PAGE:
Creating a memorable User Experience (UX) is arguably the most important consideration in web design because it assures the visitor of a smooth, stress-free, and productive tour of your website.
Keep in mind that the second someone lands on your website, you have an opportunity to convert interest into sales.
It might not happen right away but if his experience in using your website was positive and worthwhile, he’ll keep coming back. Each visit will bring him closer to becoming a customer.
And the benefit of having excellent UX doesn’t end with the site user becoming an end-user. There’s a good chance he’ll mention your website to his friends or share his experience on social media.
Likewise, Google will reward you in the search rankings if users are enjoying their visit to your website.
10 Common Web Design Mistakes That Affect User Experience
We wrote this article so that you can avoid common web design mistakes and have a smoother time sailing the often rough waters of UX design.
Let’s start out with a fundamental mistake – one that disregards who you’re designing the website for.
1. Failing to Understand Who the Website Users Are
The first step in UX design starts with User Research. The objective of user research is to learn more about your potential website users – the target audience or market of consumers who have an interest in what your business has to offer.
- What are the online behavioral traits and patterns of your target market?
- Which competitor websites do they frequent?
- What are the common features of these websites?
- Where do your visitors come from?
- How do they primarily access your site?
- Which topics are of major interest to them?
- What issues, problems, and concerns are they dealing with?
- What is the demographic profile of your audience?
Although user research is the first step in UX design, it doesn’t end once the website is launched.
Because information is readily available, the tastes, preferences, and behaviors of consumers can change at any time.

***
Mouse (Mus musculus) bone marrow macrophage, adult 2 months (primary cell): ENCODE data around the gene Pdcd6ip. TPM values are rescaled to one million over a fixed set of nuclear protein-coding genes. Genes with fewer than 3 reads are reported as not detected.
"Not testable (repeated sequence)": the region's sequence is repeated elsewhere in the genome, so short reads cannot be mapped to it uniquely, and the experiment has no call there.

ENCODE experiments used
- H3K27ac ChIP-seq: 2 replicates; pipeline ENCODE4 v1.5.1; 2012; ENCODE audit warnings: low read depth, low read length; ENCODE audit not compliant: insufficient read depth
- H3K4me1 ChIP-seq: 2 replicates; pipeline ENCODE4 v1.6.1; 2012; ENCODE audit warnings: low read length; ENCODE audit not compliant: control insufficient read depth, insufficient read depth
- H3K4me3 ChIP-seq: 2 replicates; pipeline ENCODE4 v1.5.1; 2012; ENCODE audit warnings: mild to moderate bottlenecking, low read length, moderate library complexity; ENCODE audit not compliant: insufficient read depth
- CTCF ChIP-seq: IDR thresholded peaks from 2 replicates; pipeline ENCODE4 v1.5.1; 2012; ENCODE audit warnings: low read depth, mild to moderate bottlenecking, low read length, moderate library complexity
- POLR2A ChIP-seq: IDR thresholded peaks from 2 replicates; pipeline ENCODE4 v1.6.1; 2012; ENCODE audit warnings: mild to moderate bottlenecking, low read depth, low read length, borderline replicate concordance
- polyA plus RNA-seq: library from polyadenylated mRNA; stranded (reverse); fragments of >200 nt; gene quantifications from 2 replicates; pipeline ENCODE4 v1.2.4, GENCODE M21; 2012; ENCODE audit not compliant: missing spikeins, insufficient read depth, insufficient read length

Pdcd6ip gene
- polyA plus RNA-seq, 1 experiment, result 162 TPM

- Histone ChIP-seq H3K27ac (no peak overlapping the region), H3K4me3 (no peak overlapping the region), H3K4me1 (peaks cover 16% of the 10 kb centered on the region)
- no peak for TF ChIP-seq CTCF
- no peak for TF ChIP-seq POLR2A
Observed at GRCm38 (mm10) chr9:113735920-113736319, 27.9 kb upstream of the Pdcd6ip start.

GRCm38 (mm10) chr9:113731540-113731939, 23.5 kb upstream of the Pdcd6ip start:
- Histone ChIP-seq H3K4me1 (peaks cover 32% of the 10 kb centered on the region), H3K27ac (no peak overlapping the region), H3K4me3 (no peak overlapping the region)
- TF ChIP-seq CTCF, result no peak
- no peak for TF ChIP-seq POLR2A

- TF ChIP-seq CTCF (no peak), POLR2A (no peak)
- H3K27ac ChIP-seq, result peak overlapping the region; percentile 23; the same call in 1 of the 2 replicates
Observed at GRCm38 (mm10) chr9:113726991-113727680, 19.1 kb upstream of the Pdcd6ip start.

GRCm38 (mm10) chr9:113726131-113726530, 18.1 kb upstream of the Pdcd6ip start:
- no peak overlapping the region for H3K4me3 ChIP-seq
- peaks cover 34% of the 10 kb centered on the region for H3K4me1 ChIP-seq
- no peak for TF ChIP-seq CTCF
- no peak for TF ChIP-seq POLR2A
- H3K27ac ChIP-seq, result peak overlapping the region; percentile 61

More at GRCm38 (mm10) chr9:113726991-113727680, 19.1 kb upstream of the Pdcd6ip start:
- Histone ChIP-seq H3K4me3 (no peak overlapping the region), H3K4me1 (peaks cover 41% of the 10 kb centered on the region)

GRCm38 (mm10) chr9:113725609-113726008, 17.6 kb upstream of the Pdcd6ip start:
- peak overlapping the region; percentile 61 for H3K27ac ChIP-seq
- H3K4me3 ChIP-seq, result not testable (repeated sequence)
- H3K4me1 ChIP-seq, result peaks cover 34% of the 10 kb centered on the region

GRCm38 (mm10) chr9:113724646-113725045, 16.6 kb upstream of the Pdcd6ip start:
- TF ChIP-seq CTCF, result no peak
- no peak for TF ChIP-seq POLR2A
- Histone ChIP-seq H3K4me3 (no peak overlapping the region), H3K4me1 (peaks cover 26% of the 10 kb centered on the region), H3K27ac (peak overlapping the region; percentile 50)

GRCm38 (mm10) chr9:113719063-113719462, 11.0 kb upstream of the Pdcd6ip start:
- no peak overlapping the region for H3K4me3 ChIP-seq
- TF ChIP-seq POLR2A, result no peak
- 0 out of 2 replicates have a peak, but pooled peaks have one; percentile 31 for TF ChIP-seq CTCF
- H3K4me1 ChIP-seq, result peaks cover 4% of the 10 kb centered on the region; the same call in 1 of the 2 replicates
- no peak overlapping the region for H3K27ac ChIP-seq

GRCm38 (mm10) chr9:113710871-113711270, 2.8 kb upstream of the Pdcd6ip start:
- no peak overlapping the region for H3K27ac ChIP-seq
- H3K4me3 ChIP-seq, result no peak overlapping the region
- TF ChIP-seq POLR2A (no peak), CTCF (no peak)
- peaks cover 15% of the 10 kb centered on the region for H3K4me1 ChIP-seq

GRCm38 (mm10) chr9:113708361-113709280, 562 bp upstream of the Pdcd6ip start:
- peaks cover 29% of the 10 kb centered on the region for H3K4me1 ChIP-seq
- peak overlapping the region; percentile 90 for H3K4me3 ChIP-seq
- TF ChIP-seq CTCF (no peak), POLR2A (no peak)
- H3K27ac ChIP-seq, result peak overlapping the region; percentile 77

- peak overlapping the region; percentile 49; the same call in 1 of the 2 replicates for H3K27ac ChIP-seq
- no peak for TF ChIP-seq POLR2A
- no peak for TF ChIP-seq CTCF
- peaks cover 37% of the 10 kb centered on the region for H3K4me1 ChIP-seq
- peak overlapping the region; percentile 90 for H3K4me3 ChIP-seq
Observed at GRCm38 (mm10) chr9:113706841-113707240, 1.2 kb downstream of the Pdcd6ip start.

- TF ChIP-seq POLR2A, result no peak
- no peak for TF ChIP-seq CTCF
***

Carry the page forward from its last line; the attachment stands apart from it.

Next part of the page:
You have to constantly stay on top of the latest trends and developments so you can implement improvements in UX design that can accommodate changes in user behavior.
2. Ignoring the Importance of Human Psychology
The iterative process involves Science and Mathematics. But UX design isn’t just about having programming skills and knowing which language to use. You cannot ignore the importance of human psychology because it gives you ideas on how users will react to elements of web design.
- What is the reading orientation of your site users?
- How do they react to specific colors?
- How do they respond to images and videos?
- What types of content trigger the desired emotions or behaviors?
- What website features or elements compel users to act or engage?
You can collect valuable information on how your target market thinks, acts, and behaves by conducting surveys, asking for feedback, reading and analyzing comments on the website and social media pages, visiting the websites and social media pages of your competitors, and the use of data-gathering tools such as Quaraloo.
3. Not Having Mobile Responsive Design
This is another example of a fundamental mistake.
If your website isn’t mobile responsive, people who search on the Internet with their smartphones, tablets, and laptops will have a hard time using your website. Its contents won’t be set up properly on the screen. Zooming in to read your content isn’t a good User Experience.
The experience that your user has when accessing your website with his PC should be the same across all mobile devices.
Remember, 55% of online traffic comes from mobile devices. If the site user finds it inconvenient to explore your website via his smartphone, he’ll abandon the search and go to your competitor’s mobile-responsive website.
4. Forgetting That UX Design Is An Iterative Process
We get it.
Time is money.
You have targets identified in a business development timetable where the website is the focal point of the strategy. You can’t afford delays because losing time means opportunity costs.